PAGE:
Born in Stuttgart in 1965, Lessenich studied political science, sociology and history in Marburg from 1983 to 1989. He earned his doctoral degree in Bremen in 1993 and in 2002 received the venia legendi (authorisation to teach) in sociology at the University of Göttingen. His first professorship took him to the University of Jena, where he taught “Comparative Social and Cultural Analysis” and initiated the Research Group “Post-Growth Societies” funded by the German Research Foundation, together with Klaus Dörre and Hartmut Rosa. In 2014, Lessenich was called to the Chair for Social Developments and Structures at the Department of Sociology of LMU Munich, as successor to Ulrich Beck. From 2013 to 2017, Lessenich was chairperson of the German Sociological Association (GSA), he is co-editor of various scientific journals and book series and, among others, one of the speakers of the board of trustees of the think tank Institut Solidarische Moderne (ISM). He also plays a proactive role in social processes: He is, for example, a member of the scientific advisory board of Attac and in 2017 was co-founder of the “mut” party in order – as he says – to offer some opposition to the “shift in discourse to the right” in the wake of the long summer of migration.
How the new concept developed
In a press release by the Science Council (Wissenschaftsrat) concerning the evaluation of the institute in 2015, the “combination of socio-philosophical theory formation and empirical social research in the tradition of the history of ideas of the ‘Frankfurt School’” practised at the IfS was called “unique worldwide”. Its scientific accomplishments were rated “very good and in some areas even excellent”. In addition, as the press release continued, the institute performed essential “interpretative work in the field of contemporary diagnostics” for a broader audience. However, it was also said at the time that “the institute’s research work often suffers from a lack of opportunities for strategic development”. The existence of “central research priorities” was repeatedly under threat, and the institute was excessively dependent on third-party funding. The Science Council recommended a more robust organisational substructure as well as a network of stable partnerships. The press release went on to say that in order to achieve this, among others the office of the director must be endowed with a permanent position financed from institutional funding and cooperation with Goethe University expanded and formalised.
In a complex process, a concept for such closer cooperation was developed in discussions with the university’s executive board and in close consultation with the Hessian Ministry of Higher Education, Research, Science and the Arts, along with a new model for the management of the IfS. This process was supervised by Jutta Ebeling, former head of department and mayor of Frankfurt and, since 2018, chairperson of the IfS’s board of trustees. She had already been instrumental in setting up the Professorship for Holocaust Studies in Frankfurt. Based on the model of this cooperative professorship with the Fritz Bauer Institute, the aim was to create a new professorship in cooperation with the IfS. This will now be hosted by the Institute of Sociology.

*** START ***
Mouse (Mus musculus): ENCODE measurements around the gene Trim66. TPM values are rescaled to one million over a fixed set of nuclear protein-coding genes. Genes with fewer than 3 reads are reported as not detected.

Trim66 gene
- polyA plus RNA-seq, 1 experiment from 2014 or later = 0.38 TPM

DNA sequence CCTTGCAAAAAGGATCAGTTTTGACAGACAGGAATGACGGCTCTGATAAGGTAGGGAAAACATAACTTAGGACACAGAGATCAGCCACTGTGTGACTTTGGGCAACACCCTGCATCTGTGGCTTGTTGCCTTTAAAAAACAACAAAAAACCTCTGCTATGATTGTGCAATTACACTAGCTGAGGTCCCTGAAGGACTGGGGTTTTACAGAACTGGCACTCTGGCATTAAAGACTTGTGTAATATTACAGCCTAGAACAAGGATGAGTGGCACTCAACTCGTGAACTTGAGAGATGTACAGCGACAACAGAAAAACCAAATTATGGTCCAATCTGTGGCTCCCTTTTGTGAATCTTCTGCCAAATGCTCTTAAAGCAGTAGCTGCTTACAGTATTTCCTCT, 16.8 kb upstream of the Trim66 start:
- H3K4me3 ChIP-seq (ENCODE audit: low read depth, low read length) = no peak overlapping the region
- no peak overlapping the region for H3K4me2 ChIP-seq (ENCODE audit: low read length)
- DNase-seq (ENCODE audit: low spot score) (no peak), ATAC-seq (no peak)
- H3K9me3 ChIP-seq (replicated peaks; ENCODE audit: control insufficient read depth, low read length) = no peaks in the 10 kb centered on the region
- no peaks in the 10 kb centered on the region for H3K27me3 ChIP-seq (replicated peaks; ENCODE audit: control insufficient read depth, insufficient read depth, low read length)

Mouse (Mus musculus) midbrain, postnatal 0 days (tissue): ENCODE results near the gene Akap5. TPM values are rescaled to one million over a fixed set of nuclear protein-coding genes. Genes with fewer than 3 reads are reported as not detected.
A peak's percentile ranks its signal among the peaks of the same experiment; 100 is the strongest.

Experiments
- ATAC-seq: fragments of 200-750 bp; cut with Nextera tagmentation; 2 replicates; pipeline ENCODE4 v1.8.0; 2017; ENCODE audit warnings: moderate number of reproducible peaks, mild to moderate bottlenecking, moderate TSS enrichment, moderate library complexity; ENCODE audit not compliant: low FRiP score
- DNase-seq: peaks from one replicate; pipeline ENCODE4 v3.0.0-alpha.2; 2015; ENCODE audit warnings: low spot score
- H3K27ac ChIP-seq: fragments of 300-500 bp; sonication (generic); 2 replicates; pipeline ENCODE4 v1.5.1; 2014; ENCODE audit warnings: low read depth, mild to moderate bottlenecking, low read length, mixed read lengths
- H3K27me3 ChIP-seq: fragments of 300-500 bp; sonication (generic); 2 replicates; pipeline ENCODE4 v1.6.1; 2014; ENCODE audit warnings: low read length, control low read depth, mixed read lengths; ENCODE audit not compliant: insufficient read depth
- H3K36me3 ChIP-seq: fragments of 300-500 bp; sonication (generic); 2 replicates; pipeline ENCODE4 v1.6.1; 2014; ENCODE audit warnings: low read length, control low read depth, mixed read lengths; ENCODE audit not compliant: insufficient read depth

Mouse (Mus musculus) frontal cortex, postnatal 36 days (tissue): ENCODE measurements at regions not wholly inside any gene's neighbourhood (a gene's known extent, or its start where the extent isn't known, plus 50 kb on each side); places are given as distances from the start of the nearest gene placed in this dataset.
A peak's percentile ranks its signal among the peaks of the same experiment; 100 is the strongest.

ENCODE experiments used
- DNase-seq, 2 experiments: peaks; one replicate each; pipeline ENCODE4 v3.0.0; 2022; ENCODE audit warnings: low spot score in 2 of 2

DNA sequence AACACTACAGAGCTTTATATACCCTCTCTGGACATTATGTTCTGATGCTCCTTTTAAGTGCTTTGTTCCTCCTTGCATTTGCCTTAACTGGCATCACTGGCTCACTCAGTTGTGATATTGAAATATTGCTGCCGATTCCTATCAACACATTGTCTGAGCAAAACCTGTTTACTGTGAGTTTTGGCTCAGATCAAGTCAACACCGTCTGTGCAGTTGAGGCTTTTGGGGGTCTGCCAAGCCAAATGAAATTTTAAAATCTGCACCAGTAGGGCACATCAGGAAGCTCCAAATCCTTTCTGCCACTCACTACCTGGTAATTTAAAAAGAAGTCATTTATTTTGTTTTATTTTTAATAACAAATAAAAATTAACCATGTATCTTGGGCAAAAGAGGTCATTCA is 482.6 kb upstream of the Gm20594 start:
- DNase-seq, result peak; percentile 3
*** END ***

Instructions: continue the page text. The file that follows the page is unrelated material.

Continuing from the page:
In the past, professors from Goethe University were appointed as directors of the IfS and performed this task more or less on an honorary basis, without anything about their work at the university changing in the process. With the new model, only 50 per cent of the respective professorship is at Goethe University, with the other half at the institute.
About the Institute for Social Research
The Institute for Social Research (IfS) at Goethe University is closely associated with the names Max Horkheimer and Theodor W. Adorno, but also Erich Fromm, Herbert Marcuse or Leo Löwenthal. Founded in 1923 with funds from patrons Hermann and Felix Weil as an institute for academic Marxism, with Max Horkheimer the IfS became the central research centre for critical theory. In the spring of 1933, the institute was closed by the Gestapo because of “subversive activities”. Via circuitous routes, it managed to move to Columbia University in New York and continue its work in exile. After the war, the institute’s closest circle – Adorno, Horkheimer and Pollock – returned to Frankfurt, and in 1951 the IfS was re-established at its present location. Since then, the Federal State of Hessen and the City of Frankfurt have secured its basic budget. In the course of its soon 100-year history, the IfS has left its mark on science and society in many ways. Professor Axel Honneth, the institute’s last director, developed in his writings a normatively substantial social theory of recognition.